Cosmetology programs may be offered through beauty schools, junior colleges, and vocational schools. Graduates from these programs can earn a certificate, diploma, or an associate degree. Certificate or diploma programs take between 12 and 18 months to complete, while associate degree programs take about two years.
Although earning an associate degree is not a prerequisite for licensure as a cosmetologist, these degree programs tend to offer more advanced courses that cover topics such as business management and marketing to help prepare cosmetologists to work as salon managers or to run their own cosmetology business. For individuals seeking bachelor’s degrees in areas such as salon and spa management, an associate degree is a prerequisite for admission.
Some beauty schools also offer dual licensure programs, which include cosmetology and another related area of study, such as massage therapy, electrology, or skincare (esthetics).
Some states allow individuals to complete an apprenticeship (a paid job under the direction of a licensed cosmetologist) in lieu of a formal cosmetology program. Requirements for apprenticeships vary significantly from one state to the next.
Taking and Passing Board-Required Examinations
All Boards of Cosmetology require that candidates for licensure take and pass a number of examinations after fulfilling training requirements. The type of examination and the number of examinations may differ depending on the type of license being sought; however, most state boards require the successful completion of both a written and a practical (hands-on) examination.
Some states, like Hawaii, require the completion of just a written examination, while other states, like California, require the completion of both a written and practical examination. It is common for examinations to be administered through third-party testing centers.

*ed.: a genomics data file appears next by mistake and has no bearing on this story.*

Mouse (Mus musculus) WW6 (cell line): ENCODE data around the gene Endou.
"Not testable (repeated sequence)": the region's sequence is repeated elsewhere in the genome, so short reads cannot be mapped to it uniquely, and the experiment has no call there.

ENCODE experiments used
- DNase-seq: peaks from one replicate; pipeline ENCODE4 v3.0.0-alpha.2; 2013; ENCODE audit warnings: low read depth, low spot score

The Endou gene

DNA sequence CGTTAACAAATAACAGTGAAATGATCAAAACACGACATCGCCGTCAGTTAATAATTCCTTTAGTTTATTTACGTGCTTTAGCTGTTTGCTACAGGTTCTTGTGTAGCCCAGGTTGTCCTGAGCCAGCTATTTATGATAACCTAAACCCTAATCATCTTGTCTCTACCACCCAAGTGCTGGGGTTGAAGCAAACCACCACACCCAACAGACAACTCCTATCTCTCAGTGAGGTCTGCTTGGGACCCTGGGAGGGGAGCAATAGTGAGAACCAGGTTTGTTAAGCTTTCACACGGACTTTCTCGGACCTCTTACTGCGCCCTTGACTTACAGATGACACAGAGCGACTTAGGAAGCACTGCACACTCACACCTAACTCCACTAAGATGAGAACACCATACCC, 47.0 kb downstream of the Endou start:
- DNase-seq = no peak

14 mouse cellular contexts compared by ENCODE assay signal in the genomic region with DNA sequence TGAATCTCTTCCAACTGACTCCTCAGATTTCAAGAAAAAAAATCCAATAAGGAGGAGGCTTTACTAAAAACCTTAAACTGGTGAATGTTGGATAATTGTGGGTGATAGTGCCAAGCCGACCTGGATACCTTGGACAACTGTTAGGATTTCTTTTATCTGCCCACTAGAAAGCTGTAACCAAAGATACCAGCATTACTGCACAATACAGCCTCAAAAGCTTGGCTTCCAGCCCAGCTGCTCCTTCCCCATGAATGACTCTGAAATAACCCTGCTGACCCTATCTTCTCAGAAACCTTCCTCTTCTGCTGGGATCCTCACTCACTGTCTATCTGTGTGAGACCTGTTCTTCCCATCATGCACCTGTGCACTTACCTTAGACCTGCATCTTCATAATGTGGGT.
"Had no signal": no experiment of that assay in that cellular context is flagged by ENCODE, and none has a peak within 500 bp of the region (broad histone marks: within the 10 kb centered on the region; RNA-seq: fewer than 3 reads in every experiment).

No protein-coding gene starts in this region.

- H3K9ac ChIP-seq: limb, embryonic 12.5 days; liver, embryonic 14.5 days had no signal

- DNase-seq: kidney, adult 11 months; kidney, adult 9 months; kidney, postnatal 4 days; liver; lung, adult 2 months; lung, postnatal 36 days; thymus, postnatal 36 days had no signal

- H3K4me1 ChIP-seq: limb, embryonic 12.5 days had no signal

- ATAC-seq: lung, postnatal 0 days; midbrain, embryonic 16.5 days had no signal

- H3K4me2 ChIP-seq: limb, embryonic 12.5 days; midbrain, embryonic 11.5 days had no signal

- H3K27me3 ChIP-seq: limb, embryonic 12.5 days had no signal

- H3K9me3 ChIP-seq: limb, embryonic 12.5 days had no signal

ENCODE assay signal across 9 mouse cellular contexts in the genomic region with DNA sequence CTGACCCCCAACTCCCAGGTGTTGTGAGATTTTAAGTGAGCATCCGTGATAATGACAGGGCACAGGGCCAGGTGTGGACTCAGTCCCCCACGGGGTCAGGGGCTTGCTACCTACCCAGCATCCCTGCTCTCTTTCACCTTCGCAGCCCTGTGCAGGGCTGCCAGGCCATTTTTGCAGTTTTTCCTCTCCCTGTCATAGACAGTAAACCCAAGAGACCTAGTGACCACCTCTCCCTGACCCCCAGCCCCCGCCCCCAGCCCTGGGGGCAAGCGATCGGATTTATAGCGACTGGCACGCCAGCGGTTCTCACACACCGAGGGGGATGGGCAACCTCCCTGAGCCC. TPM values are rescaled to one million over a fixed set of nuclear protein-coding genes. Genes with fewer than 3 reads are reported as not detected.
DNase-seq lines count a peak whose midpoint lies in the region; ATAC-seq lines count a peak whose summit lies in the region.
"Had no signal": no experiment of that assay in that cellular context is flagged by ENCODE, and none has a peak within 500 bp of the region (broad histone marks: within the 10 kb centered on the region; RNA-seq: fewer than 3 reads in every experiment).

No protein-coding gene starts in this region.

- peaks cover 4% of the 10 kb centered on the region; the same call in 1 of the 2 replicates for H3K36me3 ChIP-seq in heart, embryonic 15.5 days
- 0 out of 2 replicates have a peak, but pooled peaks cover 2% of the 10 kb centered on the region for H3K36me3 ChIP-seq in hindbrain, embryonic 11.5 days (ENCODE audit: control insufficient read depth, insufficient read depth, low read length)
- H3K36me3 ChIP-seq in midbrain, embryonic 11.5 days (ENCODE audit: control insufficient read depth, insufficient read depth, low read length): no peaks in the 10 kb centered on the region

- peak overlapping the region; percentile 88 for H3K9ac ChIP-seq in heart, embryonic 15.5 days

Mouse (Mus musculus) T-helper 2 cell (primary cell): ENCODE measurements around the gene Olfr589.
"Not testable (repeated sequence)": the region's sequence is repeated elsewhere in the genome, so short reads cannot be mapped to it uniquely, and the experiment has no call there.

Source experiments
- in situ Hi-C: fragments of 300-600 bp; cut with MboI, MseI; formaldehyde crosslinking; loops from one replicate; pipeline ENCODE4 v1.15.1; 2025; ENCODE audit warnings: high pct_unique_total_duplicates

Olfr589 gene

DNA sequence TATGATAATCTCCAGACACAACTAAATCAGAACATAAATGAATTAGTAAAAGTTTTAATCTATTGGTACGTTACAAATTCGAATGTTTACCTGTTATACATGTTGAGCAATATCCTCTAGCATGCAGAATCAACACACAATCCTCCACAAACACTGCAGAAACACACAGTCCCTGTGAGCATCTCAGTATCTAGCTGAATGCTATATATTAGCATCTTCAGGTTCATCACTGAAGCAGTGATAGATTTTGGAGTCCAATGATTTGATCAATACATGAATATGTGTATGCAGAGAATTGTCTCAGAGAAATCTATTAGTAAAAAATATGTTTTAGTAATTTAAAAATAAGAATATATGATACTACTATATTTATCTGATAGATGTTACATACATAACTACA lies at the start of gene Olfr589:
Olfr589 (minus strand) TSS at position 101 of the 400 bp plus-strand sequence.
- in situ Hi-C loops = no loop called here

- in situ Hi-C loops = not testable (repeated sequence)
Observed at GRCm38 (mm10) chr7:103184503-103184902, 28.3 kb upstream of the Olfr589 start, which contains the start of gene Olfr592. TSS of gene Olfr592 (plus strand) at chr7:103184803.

Many states now require candidates to test through the National-Interstate Council (NIC) of State Boards of Cosmetology. For example, 29 states now utilize the NIC cosmetology written exam, and 14 states utilize the NIC practical exam. The NIC offers licensing examinations in 13 different areas.
Some states also require candidates for cosmetology licenses to successfully complete a written examination focused on state laws and regulations related to the practice of cosmetology.
Maintaining a Cosmetology License
Similar to other licensed professions, cosmetologists must renew their licenses regularly as determined by the Board. To successfully renew a license, cosmetologists must generally show proof of the completion of a minimum number of continuing education hours, although a number of states, such as Massachusetts and Wisconsin, do not require the completion of continuing education hours for license renewal. In Maine, only cosmetology instructors are required to complete continuing education hours, while in Florida, all licensed cosmetologists must complete at least 16 continuing education hours every two years.
Further, a number of states require HIV/AIDS training and/or safety/sanitation training to meet initial licensure or continuing education requirements.